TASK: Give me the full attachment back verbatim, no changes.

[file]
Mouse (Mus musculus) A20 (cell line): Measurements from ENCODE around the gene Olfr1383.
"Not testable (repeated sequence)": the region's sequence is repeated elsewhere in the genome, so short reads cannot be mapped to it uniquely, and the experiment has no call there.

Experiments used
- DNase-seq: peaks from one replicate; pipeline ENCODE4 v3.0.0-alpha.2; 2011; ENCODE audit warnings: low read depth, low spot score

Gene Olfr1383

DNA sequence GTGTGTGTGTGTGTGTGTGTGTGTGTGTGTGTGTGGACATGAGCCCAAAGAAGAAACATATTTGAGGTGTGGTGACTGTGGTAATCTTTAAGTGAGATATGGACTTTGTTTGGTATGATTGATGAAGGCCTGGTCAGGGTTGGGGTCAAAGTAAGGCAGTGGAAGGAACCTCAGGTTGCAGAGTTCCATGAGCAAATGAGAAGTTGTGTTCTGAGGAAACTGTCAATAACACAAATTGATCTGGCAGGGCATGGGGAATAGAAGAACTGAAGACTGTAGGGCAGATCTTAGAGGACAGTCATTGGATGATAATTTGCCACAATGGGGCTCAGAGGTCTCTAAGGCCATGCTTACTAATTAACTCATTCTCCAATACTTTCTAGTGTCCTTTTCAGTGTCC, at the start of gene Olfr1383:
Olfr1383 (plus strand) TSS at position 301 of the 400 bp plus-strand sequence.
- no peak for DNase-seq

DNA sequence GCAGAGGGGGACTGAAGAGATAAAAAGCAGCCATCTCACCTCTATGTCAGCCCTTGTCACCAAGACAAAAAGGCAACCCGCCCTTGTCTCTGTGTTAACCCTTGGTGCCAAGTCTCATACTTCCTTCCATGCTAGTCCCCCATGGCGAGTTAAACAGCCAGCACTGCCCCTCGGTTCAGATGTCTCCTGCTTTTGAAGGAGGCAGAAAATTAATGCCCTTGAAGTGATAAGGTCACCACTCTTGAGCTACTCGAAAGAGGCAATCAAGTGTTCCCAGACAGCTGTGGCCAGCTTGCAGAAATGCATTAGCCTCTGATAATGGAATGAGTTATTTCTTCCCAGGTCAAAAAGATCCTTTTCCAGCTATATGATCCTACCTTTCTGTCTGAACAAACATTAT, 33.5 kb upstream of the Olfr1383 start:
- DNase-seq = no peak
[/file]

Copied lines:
Mouse (Mus musculus) A20 (cell line): Measurements from ENCODE around the gene Olfr1383.
"Not testable (repeated sequence)": the region's sequence is repeated elsewhere in the genome, so short reads cannot be mapped to it uniquely, and the experiment has no call there.

Experiments used
- DNase-seq: peaks from one replicate; pipeline ENCODE4 v3.0.0-alpha.2; 2011; ENCODE audit warnings: low read depth, low spot score

Gene Olfr1383

DNA sequence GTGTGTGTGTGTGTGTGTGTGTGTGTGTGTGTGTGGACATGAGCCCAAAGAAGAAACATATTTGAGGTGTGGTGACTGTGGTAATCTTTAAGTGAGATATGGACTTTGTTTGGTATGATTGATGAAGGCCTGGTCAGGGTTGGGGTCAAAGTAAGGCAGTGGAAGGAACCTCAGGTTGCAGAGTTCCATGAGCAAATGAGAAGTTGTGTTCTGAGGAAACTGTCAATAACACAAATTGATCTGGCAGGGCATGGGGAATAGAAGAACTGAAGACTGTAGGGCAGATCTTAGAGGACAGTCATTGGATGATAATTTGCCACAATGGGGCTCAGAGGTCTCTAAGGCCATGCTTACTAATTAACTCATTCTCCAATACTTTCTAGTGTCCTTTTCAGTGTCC, at the start of gene Olfr1383:
Olfr1383 (plus strand) TSS at position 301 of the 400 bp plus-strand sequence.
- no peak for DNase-seq

DNA sequence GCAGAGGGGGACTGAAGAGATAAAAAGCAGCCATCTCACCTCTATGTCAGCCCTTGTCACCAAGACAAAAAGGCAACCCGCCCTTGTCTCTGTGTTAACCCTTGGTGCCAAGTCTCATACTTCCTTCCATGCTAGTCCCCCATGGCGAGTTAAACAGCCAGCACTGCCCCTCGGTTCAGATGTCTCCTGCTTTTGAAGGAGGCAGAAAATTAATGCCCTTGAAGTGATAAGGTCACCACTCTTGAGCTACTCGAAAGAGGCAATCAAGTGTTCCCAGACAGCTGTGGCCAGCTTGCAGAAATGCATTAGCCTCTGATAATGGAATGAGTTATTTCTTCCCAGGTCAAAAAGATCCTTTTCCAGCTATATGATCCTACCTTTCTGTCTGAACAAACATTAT, 33.5 kb upstream of the Olfr1383 start:
- DNase-seq = no peak